Inter and intra-specific developmentally regulated antigenic polymorphisms and some metabolic differences between promastigotes of Leishmania donovani and L. major have been characterized. There was an increase in optical density values from logarithmic to stationary phase antigen of both species justifying the increased infectivity of stationary phase promastigotes. Immunoblot analysis showed few antigens as species and stage-specific, viz., 105 KDa unique to L. donovani logarithmic phase, 140 KDa to logarithmic phase of L. major and 115 KDa to L. major stationary phase promastigotes, whereas antigen of 50 KDa was only present in logarithmic phase of both L. donovani and L. major strain. Bands at 20, 95 and 120 KDa were present both in logarithmic and stationary phase L. donovani antigen when they reacted with homologous antibody. On the other hand, no common shared antigens were detected in the case of homologous reaction of two phases of L. major strain. Fewer peptides on western blots of stationary phase than of logarithmic phase promastigotes confirmed the concept that the former phase may be less immunogenic but much more infective to its vertebrate host. Of the amino acids and sugars tested, proline was found to have the maximum role in the transformation to metacyclic form. The role of the other sugars were negligible.
Cross reactivity of Babesia rodhaini (B. rodhaini) and Babesia microti (B. microti) antigens against Babesia-chronically infected mice sera was examined using indirect fluorescent antibody (IFA) technique and westernblotting. The effect of monoclonal antibody #7 (mAb #7), which recognized both B. microti and B. rodhaini antigens, was also studied against Babesia-infections. Passive immunization with mAb #7 was carried out to clarify the relationship between cross-reactive antigens and progression of Babesia infection. Results of IFA assay showed cross reactivity in B. microti and B. rodhaini antisera at a dilutions of 1:512 and 1:128, respectively. Each type of antiserum exhibited parasite specific fluorescence. Immunoblotting demonstrated the reactivity of B. microti and B. rodhaini antisera with the 70 and 32 kilodaltons (kDa) B. rodhaini antigens, and with the 70 kDa B. microti antigen, respectively. These results suggest a stronger cross reactivity of B. microti antiserum compared to B. rodhaini antiserum. Monoclonal antibody #7 reacted with 70 and 30 kDa antigens of B. microti, and with 70 and 32 kDa antigens of B. rodhaini. Passive immunization using mAb #7 showed a delayed development in high levels of parasitemia in both Babesia spp., compared to the control groups. These results demonstrate the apparent role of mAb #7 in suppressing the onset of parasitemia.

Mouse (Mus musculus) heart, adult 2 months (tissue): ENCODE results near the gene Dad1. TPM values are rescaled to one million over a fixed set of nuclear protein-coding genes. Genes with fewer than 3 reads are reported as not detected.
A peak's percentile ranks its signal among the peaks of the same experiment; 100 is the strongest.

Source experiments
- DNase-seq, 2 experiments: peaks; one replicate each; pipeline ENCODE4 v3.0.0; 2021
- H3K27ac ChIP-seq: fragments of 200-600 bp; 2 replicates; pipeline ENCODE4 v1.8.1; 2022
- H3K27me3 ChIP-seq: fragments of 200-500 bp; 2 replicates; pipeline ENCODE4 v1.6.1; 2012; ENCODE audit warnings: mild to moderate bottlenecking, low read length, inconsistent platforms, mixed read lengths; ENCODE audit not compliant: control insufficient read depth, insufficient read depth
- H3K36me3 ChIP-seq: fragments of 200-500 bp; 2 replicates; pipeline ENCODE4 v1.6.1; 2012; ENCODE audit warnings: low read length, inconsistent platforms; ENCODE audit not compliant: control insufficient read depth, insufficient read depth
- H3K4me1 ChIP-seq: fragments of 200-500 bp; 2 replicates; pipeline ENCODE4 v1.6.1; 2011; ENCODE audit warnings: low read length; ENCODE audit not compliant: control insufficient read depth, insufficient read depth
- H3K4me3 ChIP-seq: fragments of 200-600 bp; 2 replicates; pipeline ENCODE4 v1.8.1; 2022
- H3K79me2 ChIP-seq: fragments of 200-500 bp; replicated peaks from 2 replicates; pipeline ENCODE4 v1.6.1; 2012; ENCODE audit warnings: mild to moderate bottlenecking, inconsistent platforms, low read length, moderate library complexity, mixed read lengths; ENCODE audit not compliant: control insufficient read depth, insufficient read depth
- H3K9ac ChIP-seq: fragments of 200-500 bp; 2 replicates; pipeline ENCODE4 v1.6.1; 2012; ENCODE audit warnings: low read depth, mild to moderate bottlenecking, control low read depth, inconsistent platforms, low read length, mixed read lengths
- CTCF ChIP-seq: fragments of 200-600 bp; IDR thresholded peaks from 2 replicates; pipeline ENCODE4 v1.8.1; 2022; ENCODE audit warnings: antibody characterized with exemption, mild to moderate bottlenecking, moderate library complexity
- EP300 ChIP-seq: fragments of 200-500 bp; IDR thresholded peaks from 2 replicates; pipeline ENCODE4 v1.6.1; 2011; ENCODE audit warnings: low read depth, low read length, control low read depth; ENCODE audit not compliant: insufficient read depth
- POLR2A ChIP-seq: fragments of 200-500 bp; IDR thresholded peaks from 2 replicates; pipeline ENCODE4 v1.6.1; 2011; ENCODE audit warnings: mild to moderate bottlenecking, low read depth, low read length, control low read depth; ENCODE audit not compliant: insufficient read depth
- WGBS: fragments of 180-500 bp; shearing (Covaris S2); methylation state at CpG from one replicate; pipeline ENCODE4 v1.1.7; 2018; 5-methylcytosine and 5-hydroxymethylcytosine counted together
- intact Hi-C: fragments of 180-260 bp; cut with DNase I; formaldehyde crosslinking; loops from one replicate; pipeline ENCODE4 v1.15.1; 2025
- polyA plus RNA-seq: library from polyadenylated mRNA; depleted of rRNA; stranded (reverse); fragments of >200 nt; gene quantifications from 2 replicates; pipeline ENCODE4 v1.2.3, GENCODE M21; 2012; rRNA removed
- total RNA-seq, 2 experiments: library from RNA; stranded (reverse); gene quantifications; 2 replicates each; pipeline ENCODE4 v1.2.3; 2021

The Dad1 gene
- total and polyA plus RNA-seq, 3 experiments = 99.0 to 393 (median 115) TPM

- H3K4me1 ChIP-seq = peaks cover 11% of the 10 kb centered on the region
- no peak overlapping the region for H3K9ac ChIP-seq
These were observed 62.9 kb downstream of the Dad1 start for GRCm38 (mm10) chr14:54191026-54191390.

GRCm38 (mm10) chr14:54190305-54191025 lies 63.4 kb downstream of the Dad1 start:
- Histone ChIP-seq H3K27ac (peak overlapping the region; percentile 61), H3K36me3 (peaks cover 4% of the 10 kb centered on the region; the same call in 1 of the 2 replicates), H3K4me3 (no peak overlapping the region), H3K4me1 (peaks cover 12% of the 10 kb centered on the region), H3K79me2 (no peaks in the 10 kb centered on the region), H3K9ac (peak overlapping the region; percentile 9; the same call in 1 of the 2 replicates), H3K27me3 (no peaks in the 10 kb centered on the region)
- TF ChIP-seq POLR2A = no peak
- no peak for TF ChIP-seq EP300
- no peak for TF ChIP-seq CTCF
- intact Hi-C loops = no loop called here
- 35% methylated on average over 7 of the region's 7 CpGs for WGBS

The precise reason for variability of disease spectrum in Giardia lamblia infested persons is not understood, but host immunity (especially local immunity) appears to be an important contributory factor. To study the interaction between host and the parasite in the small intestine, it is important to study the local cell mediated immune response to understand the pathophysiology of giardiasis. For this, in the present study the T-lymphocyte subsets were studied in intestines of BALB/c mice infected with different G. lamblia strains isolated from asymptomatic and symptomatic patients. An increase in percentages of CD3+ cells (Thy 1+) and B cells was observed, with a peak on 12th day post inoculation. There was also an increase in CD4+ cells (L3T4+) which reached a peak on 12th and 18th day post inoculation in mice infected with strains isolated from asymptomatic and symptomatic patients respectively. CD8+ (Lyt2+) cells were also slightly elevated and peaked at 12th and 24th day post inoculation in mice infected with asymptomatic and symptomatic strains respectively. It is therefore suggested that the increase in CD4+ cells may be beneficial to the host as it correlated directly with the elimination of the parasite and thus these cells might play an important role in pathogenesis of diarrhoea caused by this parasite.
Basic method for in vitro cultivation of Babesia ovata was examined using a method which was developed by Vega et al. for cultivation of B. bigemina, a closely related organism. The parasites obtained from an infected SCID mouse were initiated their multiplication within adult bovine RBC in Medium 199 supplemented with 40% adult bovine serum under a low oxygen atmosphere, 5% O2, 5% CO2 and 90% N2. Although no proliferation of B. ovata maintained in 5% CO2 in air was seen during the initial 5 days, the parasites passaged three times under the low oxygen atmosphere were readily cultured in 5% CO2 in air, as well as under the low oxygen atmosphere. The parasites were propagated in the RBC stored in Vega y Martinez solution at 4℃ for up to 2 months. Babesia ovata-infected RBC from cultures were successfully cryopreserved in 10% polyvinylpyrrolidone in Vega y Martinez solution and used to initiate new culture not only under the low oxygen atmosphere but also in 5% CO2 in air.